Communists turn China into nightmare for American businesses


China was a land of opportunity when it welcomed American companies in the 1990s, but like so many naive business dreams under authoritarian states, doing business there has become a nightmare.

The market for President Xi Jinping and his communist regime is crystal clear. If a CEO is to gain access to consumers in the world’s second largest economy, he must accept totalitarianism and crimes against humanity.

If businesses are people too, how much does the devil pay for their souls? And why do the leaders think that the Chinese Communist Party will not come for them after all?

Executives are caught between Xi’s sensitivity to outside criticism and consumer activists. If a CEO agrees to boycott items made by forced labor in Xinjiang concentration camps, Chinese customers will boycott the retailer.

A visibly well-organized movement on social media is calling on the Chinese to boycott Walmart after the retailer reportedly stopped stocking Xinjiang products in Chinese cities. The company did not comment, but Wall Street Journal reporters found articles from Xinjiang on Walmart shelves.

The campaign is a retaliatory measure against President Joe Biden who signed the Uyghur law on the prevention of forced labor. The law prohibits the importation of products from Xinjiang unless the buyer can prove that they were not produced by forced labor.

Party-sponsored boycotts have also targeted the Houston Rockets, clothing retailer H&M, chipmaker Intel and other Western companies who have spoken out against the government’s horrific human rights oppression.

Foreign companies can expect the pressure to build ahead of the Beijing Winter Olympics next month. Human rights activists will pressure companies that profit from cooperation with the Chinese Communist Party just as Xi demands greater loyalty.

The experience of French retailer Carrefour is an uplifting tale that reveals what businesses can expect to happen. The company is one of Walmart’s main competitors in China, but it is no longer French.

Carrefour entered China in 1995 in the hope of tapping into the world’s largest consumer market. The company was the largest overseas retailer thanks to a legally required joint venture with Beijing Chuangyi Store.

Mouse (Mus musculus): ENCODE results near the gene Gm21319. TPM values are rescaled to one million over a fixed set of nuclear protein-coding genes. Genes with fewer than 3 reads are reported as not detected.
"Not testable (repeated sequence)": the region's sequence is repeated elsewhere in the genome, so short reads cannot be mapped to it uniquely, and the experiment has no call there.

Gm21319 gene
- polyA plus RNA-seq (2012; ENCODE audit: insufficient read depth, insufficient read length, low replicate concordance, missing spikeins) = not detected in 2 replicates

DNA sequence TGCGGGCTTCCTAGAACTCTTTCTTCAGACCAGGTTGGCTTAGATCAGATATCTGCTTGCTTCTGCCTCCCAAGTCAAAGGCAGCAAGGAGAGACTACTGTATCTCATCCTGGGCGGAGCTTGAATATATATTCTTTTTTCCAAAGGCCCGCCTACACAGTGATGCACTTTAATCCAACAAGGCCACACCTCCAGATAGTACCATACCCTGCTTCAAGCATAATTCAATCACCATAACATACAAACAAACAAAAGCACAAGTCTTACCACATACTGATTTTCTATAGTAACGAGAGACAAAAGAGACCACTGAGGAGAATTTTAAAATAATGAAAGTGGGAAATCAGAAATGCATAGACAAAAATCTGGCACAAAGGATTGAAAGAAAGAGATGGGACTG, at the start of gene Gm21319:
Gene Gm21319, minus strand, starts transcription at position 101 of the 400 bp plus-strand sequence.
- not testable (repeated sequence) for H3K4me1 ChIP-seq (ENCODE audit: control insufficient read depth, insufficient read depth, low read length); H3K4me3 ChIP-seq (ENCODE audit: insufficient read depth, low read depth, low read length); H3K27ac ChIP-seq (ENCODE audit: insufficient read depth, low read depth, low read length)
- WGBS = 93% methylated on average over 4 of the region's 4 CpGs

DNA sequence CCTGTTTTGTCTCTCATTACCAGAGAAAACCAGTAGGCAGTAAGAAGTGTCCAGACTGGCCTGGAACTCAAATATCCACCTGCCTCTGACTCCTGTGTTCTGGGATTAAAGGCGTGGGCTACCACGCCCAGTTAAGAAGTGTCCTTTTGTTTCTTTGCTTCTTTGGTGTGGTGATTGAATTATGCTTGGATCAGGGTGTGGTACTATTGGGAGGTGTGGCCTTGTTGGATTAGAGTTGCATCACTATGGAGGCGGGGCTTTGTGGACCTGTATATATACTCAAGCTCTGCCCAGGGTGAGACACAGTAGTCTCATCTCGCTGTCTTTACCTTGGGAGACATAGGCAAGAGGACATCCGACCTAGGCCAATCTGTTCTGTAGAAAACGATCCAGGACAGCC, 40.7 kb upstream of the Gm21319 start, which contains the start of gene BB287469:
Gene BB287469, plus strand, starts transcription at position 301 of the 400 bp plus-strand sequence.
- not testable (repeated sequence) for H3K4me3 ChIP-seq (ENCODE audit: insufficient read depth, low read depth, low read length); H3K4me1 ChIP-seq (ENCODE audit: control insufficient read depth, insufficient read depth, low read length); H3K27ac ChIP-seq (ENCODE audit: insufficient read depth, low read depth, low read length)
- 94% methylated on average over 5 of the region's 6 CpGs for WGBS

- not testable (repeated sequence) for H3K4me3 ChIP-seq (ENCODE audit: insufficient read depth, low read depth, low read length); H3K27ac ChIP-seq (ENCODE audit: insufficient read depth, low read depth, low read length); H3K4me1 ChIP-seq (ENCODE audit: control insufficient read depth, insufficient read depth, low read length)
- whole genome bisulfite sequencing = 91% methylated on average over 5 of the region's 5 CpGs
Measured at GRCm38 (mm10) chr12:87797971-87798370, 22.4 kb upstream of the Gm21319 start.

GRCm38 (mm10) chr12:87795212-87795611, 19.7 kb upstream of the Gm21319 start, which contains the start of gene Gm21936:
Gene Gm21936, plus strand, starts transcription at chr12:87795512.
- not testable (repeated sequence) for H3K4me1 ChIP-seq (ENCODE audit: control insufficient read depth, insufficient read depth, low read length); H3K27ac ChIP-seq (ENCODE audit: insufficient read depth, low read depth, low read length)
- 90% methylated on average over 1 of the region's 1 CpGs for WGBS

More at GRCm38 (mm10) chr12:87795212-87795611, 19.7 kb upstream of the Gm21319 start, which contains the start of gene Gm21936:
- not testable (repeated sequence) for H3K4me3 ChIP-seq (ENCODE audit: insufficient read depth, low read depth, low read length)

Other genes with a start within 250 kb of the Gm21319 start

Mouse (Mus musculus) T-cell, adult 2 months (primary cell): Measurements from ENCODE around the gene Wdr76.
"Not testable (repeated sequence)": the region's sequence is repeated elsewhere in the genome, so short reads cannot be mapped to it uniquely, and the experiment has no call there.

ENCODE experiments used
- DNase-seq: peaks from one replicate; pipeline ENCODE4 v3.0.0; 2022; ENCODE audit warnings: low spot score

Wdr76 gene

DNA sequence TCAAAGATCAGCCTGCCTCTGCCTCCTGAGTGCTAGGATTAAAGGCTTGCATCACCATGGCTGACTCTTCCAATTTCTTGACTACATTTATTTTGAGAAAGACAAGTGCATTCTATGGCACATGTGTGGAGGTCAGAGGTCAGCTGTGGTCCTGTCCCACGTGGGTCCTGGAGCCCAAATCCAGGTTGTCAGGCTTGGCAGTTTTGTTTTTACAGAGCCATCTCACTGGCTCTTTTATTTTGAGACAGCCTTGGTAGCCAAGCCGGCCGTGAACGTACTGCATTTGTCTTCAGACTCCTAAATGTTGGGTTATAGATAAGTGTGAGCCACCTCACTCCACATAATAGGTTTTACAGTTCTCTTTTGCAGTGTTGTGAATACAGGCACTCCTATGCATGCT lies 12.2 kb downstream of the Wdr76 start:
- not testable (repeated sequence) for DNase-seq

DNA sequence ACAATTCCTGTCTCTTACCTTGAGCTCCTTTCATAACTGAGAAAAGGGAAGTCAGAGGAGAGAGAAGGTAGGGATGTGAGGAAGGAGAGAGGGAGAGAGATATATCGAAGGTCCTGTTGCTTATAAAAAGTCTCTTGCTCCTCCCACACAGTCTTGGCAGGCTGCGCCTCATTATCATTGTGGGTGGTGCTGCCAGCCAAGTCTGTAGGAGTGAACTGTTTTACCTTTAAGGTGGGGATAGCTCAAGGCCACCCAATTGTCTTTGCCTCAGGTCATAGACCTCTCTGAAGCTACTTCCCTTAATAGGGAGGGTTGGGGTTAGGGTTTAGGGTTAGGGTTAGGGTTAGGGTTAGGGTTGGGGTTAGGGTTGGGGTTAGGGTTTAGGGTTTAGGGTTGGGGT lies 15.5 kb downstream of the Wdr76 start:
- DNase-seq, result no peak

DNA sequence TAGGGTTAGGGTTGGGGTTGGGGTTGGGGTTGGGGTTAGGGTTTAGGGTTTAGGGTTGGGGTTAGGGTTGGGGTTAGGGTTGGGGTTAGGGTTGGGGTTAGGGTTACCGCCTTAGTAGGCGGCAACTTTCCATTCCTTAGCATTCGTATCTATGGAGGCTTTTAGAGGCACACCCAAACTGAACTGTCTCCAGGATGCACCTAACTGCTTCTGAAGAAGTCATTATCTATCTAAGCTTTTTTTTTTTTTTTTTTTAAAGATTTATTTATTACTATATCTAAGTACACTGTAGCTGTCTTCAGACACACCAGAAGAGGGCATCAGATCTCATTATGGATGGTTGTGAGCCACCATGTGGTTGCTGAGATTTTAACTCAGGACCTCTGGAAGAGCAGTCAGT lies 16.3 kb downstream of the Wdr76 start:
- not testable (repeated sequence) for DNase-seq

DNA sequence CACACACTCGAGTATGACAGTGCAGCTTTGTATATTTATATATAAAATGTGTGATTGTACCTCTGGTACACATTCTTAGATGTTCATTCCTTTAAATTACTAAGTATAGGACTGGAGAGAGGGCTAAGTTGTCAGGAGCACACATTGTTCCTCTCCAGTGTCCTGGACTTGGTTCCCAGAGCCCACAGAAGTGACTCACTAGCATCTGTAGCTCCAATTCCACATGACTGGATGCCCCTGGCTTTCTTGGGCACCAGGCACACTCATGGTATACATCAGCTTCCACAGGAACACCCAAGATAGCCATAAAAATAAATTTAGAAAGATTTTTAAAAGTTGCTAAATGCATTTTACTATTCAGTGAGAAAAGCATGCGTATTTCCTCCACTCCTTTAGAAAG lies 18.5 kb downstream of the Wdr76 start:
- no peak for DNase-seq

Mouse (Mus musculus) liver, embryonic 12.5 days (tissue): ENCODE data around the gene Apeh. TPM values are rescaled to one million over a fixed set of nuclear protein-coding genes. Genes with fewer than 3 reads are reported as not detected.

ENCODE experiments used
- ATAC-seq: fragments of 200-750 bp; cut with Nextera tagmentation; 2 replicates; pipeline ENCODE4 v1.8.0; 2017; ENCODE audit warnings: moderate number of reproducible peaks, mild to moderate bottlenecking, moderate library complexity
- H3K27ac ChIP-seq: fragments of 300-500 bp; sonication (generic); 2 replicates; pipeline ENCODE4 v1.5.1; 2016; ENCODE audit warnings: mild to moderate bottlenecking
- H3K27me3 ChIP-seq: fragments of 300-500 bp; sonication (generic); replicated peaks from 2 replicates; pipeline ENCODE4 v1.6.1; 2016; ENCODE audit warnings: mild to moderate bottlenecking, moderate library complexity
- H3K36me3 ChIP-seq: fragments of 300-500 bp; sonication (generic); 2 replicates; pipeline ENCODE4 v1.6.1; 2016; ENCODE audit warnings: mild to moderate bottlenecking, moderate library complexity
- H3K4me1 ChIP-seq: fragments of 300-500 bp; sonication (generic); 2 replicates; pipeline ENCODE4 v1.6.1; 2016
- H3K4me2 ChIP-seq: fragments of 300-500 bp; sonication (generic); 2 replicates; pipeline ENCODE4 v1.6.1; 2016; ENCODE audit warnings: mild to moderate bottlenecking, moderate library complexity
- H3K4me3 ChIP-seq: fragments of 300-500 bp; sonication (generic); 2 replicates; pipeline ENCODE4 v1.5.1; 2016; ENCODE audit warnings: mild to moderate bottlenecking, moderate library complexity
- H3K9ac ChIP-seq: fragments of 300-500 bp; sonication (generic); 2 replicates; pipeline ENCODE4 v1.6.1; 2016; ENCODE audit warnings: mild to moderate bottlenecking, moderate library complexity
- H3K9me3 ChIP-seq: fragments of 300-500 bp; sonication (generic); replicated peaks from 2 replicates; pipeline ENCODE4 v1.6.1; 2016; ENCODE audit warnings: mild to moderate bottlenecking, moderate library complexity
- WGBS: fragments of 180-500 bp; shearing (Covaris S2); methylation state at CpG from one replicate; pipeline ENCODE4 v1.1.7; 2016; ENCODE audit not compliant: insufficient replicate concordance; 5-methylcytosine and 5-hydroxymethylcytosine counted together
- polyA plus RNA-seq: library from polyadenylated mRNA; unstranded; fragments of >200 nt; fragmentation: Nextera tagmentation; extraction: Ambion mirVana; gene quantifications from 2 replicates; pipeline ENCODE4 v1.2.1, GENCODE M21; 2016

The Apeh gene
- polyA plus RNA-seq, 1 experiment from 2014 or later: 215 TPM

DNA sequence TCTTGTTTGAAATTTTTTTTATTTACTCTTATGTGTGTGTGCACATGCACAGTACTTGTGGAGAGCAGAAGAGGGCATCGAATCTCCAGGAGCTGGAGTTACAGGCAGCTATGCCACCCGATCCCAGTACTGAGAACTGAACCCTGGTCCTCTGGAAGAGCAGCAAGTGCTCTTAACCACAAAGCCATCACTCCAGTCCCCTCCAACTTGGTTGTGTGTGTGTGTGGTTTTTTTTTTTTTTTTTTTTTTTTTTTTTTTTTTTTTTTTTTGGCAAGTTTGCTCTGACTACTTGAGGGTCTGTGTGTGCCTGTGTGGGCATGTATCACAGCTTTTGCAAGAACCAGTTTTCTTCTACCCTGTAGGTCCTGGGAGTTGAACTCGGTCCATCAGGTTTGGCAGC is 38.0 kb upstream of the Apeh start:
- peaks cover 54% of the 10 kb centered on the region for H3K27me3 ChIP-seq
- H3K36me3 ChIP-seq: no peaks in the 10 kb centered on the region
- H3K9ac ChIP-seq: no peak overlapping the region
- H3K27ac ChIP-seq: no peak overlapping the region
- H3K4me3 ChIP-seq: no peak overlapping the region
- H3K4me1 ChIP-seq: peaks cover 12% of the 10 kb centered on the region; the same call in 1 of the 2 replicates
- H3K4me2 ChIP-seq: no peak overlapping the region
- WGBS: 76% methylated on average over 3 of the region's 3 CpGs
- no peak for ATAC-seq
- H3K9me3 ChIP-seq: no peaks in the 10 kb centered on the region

Fast forward to 2019, and Carrefour was battling fierce competition from its local government-backed rivals. This shouldn’t have come as a surprise since Xi has repeatedly promised to support the “local champions” in their competition against foreign companies.

Carrefour soon sold 80 percent of its Chinese business to a local company. Amazon, Home Depot, Marks & Spencer, Uber, Google, Yahoo, LinkedIn and other giant Western companies have also pulled out of China’s openly hostile market.

Walmart remains silent, but even so, there is no guarantee that complying with the demands of the authoritarian regime will lead to long-term profits. Xi’s chauvinism is central to his vision of making China the world’s only superpower.

The oppression of the Communist Party, which is also part of Xi’s plan, will only get worse.

Chinese police shut down the last independent news outlet in Hong Kong on Christmas Day, arresting seven Stand News staff and board members, including a Canadian citizen. Authorities declared the stand seditious.

Fame offers no protection, as tennis champion Peng Shuai discovered. Authorities detained her incognito for three weeks after she accused a senior Communist Party official of sexually assaulting her. When she finally surfaced, she denied ever making the accusation.

China’s oppression of free speech does not stop at the nation’s borders. When the Wall Street Journal and the Sunday Times in London ran editorials calling the Hong Kong election a sham, officials told newspapers they could face prosecution under Chinese law.

Hong Kong Economic and Trade Office told the Sunday Times he had committed a criminal offense “whether incitement is made in Hong Kong or abroad”. Last year, the government expelled three Journalists from the Journal.

Western governments must protect their citizens from the excesses and intimidation of the Communist Party. The more the West ignores such intimidation, the more aggressive Xi will act.

European Union Economic and Trade Commissioner Valdis Dombrovskis said the bloc would use import bans, denial of research funding and suspension of subsidies as “anti-coercion instruments” if the Communist harassment persists.

California Democratic Representative Ami Bera, chair of the House Foreign Affairs subcommittee for Asia and the Pacific, and Rep. Ann Wagner, a Republican from Missouri, proposed creating an interagency task force that could respond at the coercion of China.

Former President Bill Clinton invited China to join the World Trade Organization, believing that capitalism would overcome communist authoritarianism. Instead, Xi armed economic globalization to establish his dominance rather than relying on the tanks and battleships used by the totalitarians of the past.

The world should understand that inaction in the face of Xi’s aggression would be capitulation.

Tomlinson writes commentaries on business, economics and politics.

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